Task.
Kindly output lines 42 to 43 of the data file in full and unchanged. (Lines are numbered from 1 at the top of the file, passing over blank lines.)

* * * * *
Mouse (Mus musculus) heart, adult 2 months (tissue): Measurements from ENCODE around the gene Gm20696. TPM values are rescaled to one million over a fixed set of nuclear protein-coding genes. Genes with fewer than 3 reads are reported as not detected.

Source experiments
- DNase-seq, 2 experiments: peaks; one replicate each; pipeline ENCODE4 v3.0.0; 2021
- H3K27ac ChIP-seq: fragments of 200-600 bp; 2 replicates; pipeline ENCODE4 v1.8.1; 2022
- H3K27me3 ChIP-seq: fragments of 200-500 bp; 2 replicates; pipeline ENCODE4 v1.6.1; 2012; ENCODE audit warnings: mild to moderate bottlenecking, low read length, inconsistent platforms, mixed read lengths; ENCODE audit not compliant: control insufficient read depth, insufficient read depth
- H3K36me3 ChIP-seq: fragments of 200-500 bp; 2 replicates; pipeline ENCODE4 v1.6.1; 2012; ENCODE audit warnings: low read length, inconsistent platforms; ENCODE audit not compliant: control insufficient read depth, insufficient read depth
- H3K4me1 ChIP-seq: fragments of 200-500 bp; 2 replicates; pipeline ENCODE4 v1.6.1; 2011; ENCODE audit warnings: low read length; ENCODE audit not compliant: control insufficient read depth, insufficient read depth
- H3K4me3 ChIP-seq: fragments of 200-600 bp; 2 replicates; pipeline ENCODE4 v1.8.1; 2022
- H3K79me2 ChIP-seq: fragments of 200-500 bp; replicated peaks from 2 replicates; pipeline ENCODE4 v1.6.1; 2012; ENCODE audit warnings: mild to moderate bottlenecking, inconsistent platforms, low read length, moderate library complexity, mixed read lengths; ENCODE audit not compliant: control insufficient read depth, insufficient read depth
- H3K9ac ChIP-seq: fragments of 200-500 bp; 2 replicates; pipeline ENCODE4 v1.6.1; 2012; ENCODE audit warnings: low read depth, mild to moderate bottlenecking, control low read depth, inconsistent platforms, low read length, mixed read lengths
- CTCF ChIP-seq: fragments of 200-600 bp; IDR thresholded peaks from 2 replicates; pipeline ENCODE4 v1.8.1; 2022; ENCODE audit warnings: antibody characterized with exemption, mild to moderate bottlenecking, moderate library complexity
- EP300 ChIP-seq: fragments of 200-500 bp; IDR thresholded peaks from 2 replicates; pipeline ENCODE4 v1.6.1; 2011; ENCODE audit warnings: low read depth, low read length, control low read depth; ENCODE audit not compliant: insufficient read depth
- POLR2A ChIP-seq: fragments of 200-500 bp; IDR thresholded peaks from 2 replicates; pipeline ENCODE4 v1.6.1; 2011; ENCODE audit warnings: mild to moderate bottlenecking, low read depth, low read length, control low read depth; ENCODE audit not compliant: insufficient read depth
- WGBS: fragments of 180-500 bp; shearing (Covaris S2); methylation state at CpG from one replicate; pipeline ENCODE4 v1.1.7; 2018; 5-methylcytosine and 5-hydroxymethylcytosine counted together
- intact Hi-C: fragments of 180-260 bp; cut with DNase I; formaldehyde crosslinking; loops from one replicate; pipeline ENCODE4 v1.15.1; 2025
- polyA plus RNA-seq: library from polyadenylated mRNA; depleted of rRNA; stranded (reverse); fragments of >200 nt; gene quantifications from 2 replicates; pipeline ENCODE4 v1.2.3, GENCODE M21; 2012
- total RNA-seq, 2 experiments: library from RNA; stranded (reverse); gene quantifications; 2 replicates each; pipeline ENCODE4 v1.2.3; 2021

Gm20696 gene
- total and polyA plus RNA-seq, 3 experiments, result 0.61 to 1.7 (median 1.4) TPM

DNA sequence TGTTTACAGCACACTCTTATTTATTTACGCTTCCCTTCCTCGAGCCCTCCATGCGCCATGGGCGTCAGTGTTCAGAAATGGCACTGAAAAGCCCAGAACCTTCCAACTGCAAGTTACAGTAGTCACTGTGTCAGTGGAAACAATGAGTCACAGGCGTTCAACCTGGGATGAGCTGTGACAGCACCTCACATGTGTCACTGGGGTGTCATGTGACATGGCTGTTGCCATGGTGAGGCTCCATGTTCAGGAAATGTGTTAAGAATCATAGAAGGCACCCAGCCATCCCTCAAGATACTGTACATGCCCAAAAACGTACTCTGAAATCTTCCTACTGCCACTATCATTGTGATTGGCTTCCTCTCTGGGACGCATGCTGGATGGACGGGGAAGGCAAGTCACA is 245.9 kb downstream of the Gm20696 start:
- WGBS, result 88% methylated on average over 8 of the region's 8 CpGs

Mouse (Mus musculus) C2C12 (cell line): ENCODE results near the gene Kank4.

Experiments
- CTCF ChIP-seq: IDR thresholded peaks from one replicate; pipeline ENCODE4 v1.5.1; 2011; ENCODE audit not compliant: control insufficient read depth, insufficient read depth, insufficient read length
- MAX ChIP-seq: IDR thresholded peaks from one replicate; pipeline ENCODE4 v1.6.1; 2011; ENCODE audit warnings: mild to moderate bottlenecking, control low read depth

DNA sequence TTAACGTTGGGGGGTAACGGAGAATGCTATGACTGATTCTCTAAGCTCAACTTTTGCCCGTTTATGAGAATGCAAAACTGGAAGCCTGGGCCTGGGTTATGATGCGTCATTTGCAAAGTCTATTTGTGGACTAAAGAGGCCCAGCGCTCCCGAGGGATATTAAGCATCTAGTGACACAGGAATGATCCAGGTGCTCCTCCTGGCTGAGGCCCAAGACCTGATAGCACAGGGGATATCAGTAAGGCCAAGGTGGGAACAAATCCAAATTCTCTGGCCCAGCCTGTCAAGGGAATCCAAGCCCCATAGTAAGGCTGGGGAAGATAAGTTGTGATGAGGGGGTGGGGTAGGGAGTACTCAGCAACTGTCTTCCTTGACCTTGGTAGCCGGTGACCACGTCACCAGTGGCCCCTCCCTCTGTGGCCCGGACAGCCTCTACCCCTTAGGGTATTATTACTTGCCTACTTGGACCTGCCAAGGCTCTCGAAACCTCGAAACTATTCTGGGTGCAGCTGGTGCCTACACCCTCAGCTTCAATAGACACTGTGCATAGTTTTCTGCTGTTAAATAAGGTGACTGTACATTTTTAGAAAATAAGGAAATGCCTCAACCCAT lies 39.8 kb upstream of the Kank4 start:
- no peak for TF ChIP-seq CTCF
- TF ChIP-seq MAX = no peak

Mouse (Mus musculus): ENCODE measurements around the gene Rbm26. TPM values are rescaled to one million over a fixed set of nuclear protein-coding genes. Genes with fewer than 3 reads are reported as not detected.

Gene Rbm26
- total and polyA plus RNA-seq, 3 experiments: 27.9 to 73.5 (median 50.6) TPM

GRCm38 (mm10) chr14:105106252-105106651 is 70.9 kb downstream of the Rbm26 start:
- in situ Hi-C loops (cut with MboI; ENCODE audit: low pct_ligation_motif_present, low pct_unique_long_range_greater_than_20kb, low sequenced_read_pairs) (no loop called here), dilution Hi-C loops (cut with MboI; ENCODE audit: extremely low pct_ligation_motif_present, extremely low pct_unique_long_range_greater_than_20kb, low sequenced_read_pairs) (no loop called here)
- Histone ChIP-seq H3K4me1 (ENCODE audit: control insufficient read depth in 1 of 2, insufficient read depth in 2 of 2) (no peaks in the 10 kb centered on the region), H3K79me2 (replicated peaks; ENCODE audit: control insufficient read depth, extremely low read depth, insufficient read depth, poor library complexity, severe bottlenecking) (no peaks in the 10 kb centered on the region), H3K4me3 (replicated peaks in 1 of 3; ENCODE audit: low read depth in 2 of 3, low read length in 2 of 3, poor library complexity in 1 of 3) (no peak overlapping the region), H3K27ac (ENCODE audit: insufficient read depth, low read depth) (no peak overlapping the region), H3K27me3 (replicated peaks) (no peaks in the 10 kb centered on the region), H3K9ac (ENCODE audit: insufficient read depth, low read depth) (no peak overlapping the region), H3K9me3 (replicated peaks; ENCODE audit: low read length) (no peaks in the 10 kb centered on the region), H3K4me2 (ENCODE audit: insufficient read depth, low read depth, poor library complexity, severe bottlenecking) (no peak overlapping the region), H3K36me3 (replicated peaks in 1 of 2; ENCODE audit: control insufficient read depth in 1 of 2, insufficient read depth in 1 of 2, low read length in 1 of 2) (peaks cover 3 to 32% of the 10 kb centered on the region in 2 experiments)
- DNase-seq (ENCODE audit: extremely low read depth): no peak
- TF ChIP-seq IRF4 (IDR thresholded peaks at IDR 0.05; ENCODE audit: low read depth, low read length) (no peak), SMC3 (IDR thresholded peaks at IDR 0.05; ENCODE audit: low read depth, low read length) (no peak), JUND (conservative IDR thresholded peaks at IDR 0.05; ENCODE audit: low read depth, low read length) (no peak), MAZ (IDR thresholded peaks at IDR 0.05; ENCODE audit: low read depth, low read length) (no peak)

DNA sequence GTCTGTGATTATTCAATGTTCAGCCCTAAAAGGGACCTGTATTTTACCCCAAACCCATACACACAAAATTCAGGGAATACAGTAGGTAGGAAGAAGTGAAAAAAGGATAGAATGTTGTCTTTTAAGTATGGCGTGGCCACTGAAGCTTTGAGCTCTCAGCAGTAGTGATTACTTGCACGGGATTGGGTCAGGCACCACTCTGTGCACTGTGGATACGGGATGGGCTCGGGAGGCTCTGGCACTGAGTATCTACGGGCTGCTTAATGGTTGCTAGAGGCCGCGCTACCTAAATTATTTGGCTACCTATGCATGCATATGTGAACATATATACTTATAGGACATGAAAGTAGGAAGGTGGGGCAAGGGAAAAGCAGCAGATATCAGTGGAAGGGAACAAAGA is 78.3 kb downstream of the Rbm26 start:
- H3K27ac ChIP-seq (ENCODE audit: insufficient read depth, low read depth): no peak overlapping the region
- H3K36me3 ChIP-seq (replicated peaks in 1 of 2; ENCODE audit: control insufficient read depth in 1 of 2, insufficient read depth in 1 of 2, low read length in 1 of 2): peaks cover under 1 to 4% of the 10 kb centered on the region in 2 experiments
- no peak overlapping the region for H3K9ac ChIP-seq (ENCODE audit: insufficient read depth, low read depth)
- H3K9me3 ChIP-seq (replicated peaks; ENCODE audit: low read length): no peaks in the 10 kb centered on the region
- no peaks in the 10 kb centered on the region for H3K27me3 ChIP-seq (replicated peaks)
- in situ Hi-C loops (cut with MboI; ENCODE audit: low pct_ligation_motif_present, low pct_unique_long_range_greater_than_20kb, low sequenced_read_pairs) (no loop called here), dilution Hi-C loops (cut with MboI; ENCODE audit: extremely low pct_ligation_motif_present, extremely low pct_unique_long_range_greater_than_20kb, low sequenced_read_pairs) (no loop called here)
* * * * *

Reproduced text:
- no peaks in the 10 kb centered on the region for H3K27me3 ChIP-seq (replicated peaks)
- in situ Hi-C loops (cut with MboI; ENCODE audit: low pct_ligation_motif_present, low pct_unique_long_range_greater_than_20kb, low sequenced_read_pairs) (no loop called here), dilution Hi-C loops (cut with MboI; ENCODE audit: extremely low pct_ligation_motif_present, extremely low pct_unique_long_range_greater_than_20kb, low sequenced_read_pairs) (no loop called here)